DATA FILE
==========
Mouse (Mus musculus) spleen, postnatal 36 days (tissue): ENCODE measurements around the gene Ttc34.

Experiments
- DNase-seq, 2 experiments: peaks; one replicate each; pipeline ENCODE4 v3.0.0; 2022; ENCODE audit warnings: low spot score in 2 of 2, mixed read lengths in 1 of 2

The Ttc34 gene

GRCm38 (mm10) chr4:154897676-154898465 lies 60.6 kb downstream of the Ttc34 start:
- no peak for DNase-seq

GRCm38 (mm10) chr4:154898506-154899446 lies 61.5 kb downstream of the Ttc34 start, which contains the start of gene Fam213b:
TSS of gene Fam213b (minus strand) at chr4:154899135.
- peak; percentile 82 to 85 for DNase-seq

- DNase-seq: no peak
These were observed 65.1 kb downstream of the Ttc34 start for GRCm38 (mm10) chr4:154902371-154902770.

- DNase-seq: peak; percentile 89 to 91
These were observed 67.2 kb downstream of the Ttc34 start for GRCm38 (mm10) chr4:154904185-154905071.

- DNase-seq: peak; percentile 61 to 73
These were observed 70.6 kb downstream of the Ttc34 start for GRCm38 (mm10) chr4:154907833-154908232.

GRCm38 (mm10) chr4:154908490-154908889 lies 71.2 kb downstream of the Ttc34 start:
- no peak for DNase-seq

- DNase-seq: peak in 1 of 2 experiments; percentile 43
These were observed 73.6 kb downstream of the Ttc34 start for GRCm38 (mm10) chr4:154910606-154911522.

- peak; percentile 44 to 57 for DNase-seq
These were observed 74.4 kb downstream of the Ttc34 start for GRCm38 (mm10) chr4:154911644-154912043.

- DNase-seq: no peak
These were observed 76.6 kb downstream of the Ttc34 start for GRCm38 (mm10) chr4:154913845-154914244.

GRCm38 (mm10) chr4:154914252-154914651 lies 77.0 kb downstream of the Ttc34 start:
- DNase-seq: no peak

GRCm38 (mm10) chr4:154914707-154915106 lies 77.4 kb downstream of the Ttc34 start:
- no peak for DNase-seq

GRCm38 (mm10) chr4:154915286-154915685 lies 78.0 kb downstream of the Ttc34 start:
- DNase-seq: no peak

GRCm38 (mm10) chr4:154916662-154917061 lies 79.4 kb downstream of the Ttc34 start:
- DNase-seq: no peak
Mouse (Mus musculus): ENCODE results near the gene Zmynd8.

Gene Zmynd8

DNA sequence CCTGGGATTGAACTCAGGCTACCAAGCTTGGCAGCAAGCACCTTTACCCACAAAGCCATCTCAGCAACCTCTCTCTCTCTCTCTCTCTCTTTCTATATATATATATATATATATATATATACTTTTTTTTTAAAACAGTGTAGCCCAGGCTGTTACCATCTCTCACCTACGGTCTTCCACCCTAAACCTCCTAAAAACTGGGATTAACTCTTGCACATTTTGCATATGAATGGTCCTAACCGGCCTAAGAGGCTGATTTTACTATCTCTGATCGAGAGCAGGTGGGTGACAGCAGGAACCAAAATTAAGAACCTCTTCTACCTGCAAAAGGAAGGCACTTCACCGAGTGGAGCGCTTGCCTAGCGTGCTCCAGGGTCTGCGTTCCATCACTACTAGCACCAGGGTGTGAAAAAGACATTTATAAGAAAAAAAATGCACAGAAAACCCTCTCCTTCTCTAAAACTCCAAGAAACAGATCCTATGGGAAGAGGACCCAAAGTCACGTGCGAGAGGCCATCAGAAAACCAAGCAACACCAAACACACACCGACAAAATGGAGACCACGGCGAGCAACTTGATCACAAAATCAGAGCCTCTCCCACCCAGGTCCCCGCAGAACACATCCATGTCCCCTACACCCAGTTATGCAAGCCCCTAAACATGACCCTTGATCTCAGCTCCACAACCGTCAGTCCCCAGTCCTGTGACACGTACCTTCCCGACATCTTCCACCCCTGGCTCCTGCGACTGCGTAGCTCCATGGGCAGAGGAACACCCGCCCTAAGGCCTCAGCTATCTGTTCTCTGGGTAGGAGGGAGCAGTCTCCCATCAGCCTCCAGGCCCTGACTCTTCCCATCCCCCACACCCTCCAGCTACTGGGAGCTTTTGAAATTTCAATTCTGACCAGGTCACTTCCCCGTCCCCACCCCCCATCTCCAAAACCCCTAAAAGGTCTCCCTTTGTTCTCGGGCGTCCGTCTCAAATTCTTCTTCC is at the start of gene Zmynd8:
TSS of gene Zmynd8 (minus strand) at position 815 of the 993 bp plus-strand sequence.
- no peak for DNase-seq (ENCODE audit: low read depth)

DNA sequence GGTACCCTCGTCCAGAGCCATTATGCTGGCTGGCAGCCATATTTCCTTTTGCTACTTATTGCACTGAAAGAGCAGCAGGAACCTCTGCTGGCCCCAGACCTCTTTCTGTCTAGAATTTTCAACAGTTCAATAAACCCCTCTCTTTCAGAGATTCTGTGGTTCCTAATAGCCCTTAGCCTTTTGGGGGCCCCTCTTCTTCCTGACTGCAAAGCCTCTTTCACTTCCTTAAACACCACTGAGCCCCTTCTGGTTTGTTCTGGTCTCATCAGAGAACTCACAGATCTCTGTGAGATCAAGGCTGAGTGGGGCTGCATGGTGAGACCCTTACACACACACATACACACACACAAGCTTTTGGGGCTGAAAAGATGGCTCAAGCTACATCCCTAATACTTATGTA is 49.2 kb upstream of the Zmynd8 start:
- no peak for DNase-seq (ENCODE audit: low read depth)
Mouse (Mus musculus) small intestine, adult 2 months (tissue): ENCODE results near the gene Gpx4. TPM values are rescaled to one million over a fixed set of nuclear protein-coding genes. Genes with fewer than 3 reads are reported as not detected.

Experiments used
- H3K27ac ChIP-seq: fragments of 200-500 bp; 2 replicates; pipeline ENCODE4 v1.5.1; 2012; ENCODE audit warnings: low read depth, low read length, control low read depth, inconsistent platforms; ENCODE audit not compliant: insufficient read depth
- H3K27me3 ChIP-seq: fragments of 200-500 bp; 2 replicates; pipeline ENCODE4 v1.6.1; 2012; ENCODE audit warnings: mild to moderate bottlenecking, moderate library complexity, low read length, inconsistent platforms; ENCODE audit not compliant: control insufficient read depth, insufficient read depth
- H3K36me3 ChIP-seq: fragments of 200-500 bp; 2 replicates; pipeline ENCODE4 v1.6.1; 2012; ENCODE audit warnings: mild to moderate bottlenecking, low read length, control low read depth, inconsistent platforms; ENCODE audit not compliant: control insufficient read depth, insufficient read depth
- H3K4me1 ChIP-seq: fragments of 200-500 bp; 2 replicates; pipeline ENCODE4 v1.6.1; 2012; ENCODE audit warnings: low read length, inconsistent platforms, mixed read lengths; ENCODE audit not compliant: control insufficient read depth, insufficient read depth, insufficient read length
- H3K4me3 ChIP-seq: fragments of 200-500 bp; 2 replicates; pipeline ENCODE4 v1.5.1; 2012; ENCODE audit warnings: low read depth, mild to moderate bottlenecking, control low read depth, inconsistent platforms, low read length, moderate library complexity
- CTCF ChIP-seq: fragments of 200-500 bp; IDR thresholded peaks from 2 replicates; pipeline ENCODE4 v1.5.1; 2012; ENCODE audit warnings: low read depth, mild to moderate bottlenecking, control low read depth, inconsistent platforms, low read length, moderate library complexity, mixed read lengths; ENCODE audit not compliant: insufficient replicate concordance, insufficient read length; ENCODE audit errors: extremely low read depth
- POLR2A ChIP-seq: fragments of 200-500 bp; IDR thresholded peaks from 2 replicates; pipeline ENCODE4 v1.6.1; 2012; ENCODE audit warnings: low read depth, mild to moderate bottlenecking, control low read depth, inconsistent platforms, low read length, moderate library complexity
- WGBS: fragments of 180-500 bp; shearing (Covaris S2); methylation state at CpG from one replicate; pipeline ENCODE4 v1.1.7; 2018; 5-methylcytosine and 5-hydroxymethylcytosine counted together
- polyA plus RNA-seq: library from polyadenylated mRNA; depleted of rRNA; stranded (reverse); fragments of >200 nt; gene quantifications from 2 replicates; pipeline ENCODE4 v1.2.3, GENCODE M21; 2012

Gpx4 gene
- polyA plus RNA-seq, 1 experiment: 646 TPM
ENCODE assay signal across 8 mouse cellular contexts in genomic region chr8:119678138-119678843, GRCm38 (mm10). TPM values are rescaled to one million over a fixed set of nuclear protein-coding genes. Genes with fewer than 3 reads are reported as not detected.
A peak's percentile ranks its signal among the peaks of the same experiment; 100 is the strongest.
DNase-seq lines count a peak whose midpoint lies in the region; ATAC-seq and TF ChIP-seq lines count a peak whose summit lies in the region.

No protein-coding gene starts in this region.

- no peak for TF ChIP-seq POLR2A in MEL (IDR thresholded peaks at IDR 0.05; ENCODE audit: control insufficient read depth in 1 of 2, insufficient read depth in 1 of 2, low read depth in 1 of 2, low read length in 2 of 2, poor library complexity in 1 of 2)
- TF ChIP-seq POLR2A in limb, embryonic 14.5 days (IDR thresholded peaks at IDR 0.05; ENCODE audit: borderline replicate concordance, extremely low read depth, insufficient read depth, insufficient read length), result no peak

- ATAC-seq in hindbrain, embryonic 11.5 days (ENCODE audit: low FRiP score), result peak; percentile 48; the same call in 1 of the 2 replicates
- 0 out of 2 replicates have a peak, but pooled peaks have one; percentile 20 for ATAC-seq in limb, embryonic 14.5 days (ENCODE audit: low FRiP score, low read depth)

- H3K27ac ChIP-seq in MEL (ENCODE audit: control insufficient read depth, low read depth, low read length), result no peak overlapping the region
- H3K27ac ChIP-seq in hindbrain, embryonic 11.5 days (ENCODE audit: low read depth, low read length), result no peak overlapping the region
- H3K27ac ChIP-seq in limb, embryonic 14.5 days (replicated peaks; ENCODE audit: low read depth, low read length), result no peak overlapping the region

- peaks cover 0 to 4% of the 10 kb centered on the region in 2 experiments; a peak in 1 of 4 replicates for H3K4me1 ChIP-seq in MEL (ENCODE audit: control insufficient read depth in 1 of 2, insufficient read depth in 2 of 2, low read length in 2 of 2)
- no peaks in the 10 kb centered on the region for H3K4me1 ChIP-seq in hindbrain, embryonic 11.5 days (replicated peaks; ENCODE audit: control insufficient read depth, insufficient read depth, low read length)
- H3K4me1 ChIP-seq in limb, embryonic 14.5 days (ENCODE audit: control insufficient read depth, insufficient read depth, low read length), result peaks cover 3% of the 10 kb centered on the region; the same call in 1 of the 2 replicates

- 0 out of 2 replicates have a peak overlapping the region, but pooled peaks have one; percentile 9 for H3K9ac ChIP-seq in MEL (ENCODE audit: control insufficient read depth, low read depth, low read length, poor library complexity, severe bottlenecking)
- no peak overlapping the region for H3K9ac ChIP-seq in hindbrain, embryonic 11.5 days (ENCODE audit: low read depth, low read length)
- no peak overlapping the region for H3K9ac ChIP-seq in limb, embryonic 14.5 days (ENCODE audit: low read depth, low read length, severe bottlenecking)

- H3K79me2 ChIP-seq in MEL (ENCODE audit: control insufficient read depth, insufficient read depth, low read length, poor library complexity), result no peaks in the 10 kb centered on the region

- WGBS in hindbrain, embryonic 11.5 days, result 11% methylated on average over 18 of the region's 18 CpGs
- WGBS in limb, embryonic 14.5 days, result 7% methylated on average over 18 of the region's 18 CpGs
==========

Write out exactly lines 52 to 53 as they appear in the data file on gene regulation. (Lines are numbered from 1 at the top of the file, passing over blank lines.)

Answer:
ENCODE assay signal across 8 mouse cellular contexts in genomic region chr8:119678138-119678843, GRCm38 (mm10). TPM values are rescaled to one million over a fixed set of nuclear protein-coding genes. Genes with fewer than 3 reads are reported as not detected.
A peak's percentile ranks its signal among the peaks of the same experiment; 100 is the strongest.